I’ve been reading the best books lists for the year, and although Electric Literature lobbies that 2014 was “the year of the debut,” I feel like the only four debut authors who are getting much attention are: Celeste Ng, Phil Klay, Matthew Thomas and Smith Henderson. And I am surprised that a number of the best of lists don’t feature any debuts at all. I know that not every book can be a “best” book, and this year was notable for how many stand out authors published books that are getting attention, the best lists include Marilynne Robinson, David Mitchell, Joshua Ferris and Lorrie Moore to name a few, but I can’t help thinking of all the debut novels I read this year that are not bubbling up.
Last week I wrote about Island of a Thousand Mirrors, which was one of my favorite novels of 2014. I thought the writing was beautiful and I enjoyed how Munaweera mixed genres, combining a multi-generational story, with an immigrant story and a war story. For my next post, I will write about Donal Ryan’s, The Spinning Heart, which got a lot of attention when it came out earlier this year in the United States and won the Guardian First Book Award in 2013, but I have not seen mentioned on any of the year end lists. I loved how he used multiple voices to tell a story and how he told a complex story of life in rural Ireland after the economic collapse in 156 pages.
But the book, which I think is the most underrated debut of the year is Anjan Sundarman’s, Stringer, a memoir set in Africa, an homage to Ryszard Kapuscinski, which tells the moving story about Sundarman’s attempt to be a stringer in the Congo in 2005.
Happy holiday reading and to a happy new year! And if you are looking for a list of top debut novels for the year, Kirkus Reviews has a nice list to explore.
Island of a Thousand Mirrors
By Nayomi Munaweera
St. Martin’s Press, 2014
I first read about Island of a Thousand Mirrors when it published in South Asia two years ago, and waited, with much anticipation, for it to come out in the U.S. I was not disappointed; this book is one of my favorite debuts of 2014.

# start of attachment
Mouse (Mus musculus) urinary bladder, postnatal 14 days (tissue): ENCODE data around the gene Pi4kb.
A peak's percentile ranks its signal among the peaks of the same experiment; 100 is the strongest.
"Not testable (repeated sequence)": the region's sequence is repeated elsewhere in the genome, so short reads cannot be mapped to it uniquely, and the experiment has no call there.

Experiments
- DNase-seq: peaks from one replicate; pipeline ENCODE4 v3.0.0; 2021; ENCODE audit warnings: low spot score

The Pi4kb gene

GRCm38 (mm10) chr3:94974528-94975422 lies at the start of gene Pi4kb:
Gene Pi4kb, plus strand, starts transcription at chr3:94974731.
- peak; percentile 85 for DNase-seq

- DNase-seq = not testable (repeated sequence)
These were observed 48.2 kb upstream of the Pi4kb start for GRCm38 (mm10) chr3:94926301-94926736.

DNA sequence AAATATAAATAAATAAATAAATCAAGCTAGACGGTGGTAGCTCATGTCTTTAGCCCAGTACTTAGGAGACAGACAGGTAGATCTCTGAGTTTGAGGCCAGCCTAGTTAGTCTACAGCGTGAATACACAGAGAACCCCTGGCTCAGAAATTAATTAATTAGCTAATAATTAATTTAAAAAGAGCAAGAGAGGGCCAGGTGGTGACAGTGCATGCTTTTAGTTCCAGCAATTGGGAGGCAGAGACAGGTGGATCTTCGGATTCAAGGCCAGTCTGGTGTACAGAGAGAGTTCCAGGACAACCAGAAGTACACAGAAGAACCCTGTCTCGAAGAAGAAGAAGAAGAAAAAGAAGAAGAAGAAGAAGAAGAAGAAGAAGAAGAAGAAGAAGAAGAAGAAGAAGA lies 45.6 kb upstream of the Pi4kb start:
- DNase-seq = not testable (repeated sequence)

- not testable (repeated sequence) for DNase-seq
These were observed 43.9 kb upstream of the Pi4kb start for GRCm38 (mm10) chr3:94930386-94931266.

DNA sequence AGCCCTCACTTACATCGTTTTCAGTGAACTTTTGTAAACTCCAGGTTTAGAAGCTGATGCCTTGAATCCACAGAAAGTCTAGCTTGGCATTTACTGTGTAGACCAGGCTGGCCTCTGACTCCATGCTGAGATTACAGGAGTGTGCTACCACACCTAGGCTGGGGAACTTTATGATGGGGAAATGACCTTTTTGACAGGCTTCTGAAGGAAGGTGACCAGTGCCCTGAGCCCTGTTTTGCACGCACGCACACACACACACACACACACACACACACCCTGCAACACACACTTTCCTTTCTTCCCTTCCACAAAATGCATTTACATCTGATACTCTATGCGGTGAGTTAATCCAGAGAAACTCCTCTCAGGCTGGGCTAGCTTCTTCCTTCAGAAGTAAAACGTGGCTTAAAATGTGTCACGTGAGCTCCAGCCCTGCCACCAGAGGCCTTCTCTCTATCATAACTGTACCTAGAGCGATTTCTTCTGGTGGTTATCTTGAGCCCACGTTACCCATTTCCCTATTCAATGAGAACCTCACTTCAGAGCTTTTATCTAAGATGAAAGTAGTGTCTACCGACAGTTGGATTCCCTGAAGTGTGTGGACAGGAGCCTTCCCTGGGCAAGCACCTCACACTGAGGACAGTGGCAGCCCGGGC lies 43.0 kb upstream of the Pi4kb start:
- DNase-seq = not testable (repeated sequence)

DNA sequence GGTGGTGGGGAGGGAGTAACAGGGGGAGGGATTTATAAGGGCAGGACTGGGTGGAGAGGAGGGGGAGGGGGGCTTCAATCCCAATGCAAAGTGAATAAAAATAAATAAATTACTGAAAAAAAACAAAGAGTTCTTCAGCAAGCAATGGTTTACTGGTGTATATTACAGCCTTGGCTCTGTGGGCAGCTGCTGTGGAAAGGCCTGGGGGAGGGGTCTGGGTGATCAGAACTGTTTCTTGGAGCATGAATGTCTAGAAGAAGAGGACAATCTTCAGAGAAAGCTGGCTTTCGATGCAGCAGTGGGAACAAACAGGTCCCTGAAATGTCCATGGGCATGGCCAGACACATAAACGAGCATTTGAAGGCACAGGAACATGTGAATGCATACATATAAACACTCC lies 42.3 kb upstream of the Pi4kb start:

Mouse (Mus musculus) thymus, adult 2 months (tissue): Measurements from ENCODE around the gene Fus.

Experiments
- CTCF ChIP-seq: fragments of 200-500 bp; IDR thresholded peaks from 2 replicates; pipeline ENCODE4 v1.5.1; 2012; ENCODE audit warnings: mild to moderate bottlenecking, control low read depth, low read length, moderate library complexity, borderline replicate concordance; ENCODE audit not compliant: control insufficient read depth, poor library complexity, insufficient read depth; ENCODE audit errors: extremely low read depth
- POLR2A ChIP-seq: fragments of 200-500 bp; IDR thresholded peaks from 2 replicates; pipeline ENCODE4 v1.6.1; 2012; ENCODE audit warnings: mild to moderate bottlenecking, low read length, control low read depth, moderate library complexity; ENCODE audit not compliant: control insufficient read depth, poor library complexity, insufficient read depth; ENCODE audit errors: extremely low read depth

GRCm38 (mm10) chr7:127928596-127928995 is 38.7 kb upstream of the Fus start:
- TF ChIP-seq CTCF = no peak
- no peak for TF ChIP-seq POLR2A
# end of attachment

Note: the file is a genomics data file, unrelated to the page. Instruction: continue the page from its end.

Set in Sri Lanka, and the U.S., Island of a Thousand Mirrors tells the story of two Sri Lankan families, one Tamil and the other Sinhalese, whose lives and histories intersect over the course of three generations. The book begins as a family history in 1948, right after independence. For many years the Tamil and Sinhala populations lived together amicably, and during that time, Yasodhara (the narrator of the book) and Shiva are born to two families who live in tandem, from the two cultures of the island. The two grow up together until 1983 when the civil war begins and the differences between the Tamils and Sinhalese tear the country, and their two families, apart. Yasodhara’s family eventually moves to the United States, where she grows up in LA. The second part of the book tells the story of a female Tamil fighter and the lives of Shiva and Yasodhara as young adults. I don’t want to give away too much of what happens in the second part, but I found the ending to be satisfying and powerful.
I liked how Munaweera deftly mixed multiple genres, telling a multi-family history, an immigrant story and the story of the Sri Lankan civil war. I am familiar with the civil war in Sri Lanka, but never understood the roots of the conflict until I read this book. I enjoyed it as both a family story and a window into a nation’s history.
Munaweera lives in San Francisco.
I received an e-copy of this book via NetGalley.
BookExpo America (BEA) was last week and although I didn’t attend this year, I have been following their Buzz Books list, which features summer and fall release books they think are going to do well. Of the debut novels featured, war and family are themes I saw in a lot of the books, with a few of them being historical novels. Three that stood out to me are:
The Miniaturist by Jessie Burton. A historical novel set in 17th Century Amsterdam involving a woman who gets a miniature replica of her home as a wedding gift. The author was written about in this recent Guardian article, after the London Book Fair. (Summer 2014)
Island of a Thousand Mirrors by Nayomi Munaweera. A story about two families divided by the Sir Lankan Civil War. It has been compared to Anil’s Ghost and The God of Small Things, which are two of my favorite books. I really want to read this one! (Fall 2014)
The Last Breath by Kimberly Belle. After spending many years living overseas, a young woman comes back to Tennessee to come to terms with her father’s release from prison and the death of her stepmother, who her father killed 17 years before. (Fall 2014)
And finally, congrats to Elizabeth Scarboro for wining this year’s Chautauqua Prize for her moving debut memoir, My Foreign Cities, which I reviewed earlier this year. A well-deserved prize for a remarkable book. If you have not read it yet, this memoir, a love story between a 20-something woman and 20-something man with a terminal illness, is one of the best books I have reviewed this year, but make sure you buy some tissues before you get too deep into the story.
More reviews next week…for the next couple of reviews, I will be writing about debut memoirs.